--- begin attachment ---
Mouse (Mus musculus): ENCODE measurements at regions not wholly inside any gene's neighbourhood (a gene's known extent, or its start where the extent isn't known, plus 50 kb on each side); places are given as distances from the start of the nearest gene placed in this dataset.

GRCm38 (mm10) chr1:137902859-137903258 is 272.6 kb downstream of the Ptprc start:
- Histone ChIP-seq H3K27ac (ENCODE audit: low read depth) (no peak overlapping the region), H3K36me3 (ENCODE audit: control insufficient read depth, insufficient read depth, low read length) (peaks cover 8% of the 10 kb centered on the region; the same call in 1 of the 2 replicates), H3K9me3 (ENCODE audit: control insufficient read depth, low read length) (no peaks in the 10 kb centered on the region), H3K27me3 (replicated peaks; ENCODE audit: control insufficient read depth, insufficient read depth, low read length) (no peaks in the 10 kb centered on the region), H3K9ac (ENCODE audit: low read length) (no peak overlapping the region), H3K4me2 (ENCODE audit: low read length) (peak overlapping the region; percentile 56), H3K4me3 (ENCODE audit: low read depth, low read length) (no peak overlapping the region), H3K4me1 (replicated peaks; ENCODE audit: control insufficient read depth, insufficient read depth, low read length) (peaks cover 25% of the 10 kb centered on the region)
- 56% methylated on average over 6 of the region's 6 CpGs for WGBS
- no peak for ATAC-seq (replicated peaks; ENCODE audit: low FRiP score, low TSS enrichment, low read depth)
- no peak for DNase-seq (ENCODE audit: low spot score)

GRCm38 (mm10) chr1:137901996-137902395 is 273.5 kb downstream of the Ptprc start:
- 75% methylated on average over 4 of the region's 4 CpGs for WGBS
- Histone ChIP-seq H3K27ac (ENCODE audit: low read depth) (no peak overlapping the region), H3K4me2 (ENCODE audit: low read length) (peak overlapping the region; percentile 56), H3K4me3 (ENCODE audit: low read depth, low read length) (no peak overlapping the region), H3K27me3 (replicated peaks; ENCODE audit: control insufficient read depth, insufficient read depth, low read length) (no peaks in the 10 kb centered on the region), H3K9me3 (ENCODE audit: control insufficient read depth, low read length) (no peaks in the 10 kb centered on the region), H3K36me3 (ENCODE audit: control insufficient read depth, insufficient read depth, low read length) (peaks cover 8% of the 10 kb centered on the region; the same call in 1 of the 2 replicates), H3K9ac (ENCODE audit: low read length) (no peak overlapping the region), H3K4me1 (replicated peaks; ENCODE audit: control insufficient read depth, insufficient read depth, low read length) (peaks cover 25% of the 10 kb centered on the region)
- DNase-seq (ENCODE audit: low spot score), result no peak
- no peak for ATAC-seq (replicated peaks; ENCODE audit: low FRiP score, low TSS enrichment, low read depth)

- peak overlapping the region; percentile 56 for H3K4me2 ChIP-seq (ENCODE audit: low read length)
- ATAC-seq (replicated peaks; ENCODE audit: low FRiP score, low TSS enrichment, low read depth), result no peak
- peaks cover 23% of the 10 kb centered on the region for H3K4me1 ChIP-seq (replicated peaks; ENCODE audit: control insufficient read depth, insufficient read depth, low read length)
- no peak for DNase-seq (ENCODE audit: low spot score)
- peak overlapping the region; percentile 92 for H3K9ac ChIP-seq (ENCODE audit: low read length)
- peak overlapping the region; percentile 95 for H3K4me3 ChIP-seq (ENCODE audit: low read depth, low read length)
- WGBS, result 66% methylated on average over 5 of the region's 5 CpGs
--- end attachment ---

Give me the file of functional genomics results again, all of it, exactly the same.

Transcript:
Mouse (Mus musculus): ENCODE measurements at regions not wholly inside any gene's neighbourhood (a gene's known extent, or its start where the extent isn't known, plus 50 kb on each side); places are given as distances from the start of the nearest gene placed in this dataset.

GRCm38 (mm10) chr1:137902859-137903258 is 272.6 kb downstream of the Ptprc start:
- Histone ChIP-seq H3K27ac (ENCODE audit: low read depth) (no peak overlapping the region), H3K36me3 (ENCODE audit: control insufficient read depth, insufficient read depth, low read length) (peaks cover 8% of the 10 kb centered on the region; the same call in 1 of the 2 replicates), H3K9me3 (ENCODE audit: control insufficient read depth, low read length) (no peaks in the 10 kb centered on the region), H3K27me3 (replicated peaks; ENCODE audit: control insufficient read depth, insufficient read depth, low read length) (no peaks in the 10 kb centered on the region), H3K9ac (ENCODE audit: low read length) (no peak overlapping the region), H3K4me2 (ENCODE audit: low read length) (peak overlapping the region; percentile 56), H3K4me3 (ENCODE audit: low read depth, low read length) (no peak overlapping the region), H3K4me1 (replicated peaks; ENCODE audit: control insufficient read depth, insufficient read depth, low read length) (peaks cover 25% of the 10 kb centered on the region)
- 56% methylated on average over 6 of the region's 6 CpGs for WGBS
- no peak for ATAC-seq (replicated peaks; ENCODE audit: low FRiP score, low TSS enrichment, low read depth)
- no peak for DNase-seq (ENCODE audit: low spot score)

GRCm38 (mm10) chr1:137901996-137902395 is 273.5 kb downstream of the Ptprc start:
- 75% methylated on average over 4 of the region's 4 CpGs for WGBS
- Histone ChIP-seq H3K27ac (ENCODE audit: low read depth) (no peak overlapping the region), H3K4me2 (ENCODE audit: low read length) (peak overlapping the region; percentile 56), H3K4me3 (ENCODE audit: low read depth, low read length) (no peak overlapping the region), H3K27me3 (replicated peaks; ENCODE audit: control insufficient read depth, insufficient read depth, low read length) (no peaks in the 10 kb centered on the region), H3K9me3 (ENCODE audit: control insufficient read depth, low read length) (no peaks in the 10 kb centered on the region), H3K36me3 (ENCODE audit: control insufficient read depth, insufficient read depth, low read length) (peaks cover 8% of the 10 kb centered on the region; the same call in 1 of the 2 replicates), H3K9ac (ENCODE audit: low read length) (no peak overlapping the region), H3K4me1 (replicated peaks; ENCODE audit: control insufficient read depth, insufficient read depth, low read length) (peaks cover 25% of the 10 kb centered on the region)
- DNase-seq (ENCODE audit: low spot score), result no peak
- no peak for ATAC-seq (replicated peaks; ENCODE audit: low FRiP score, low TSS enrichment, low read depth)

- peak overlapping the region; percentile 56 for H3K4me2 ChIP-seq (ENCODE audit: low read length)
- ATAC-seq (replicated peaks; ENCODE audit: low FRiP score, low TSS enrichment, low read depth), result no peak
- peaks cover 23% of the 10 kb centered on the region for H3K4me1 ChIP-seq (replicated peaks; ENCODE audit: control insufficient read depth, insufficient read depth, low read length)
- no peak for DNase-seq (ENCODE audit: low spot score)
- peak overlapping the region; percentile 92 for H3K9ac ChIP-seq (ENCODE audit: low read length)
- peak overlapping the region; percentile 95 for H3K4me3 ChIP-seq (ENCODE audit: low read depth, low read length)
- WGBS, result 66% methylated on average over 5 of the region's 5 CpGs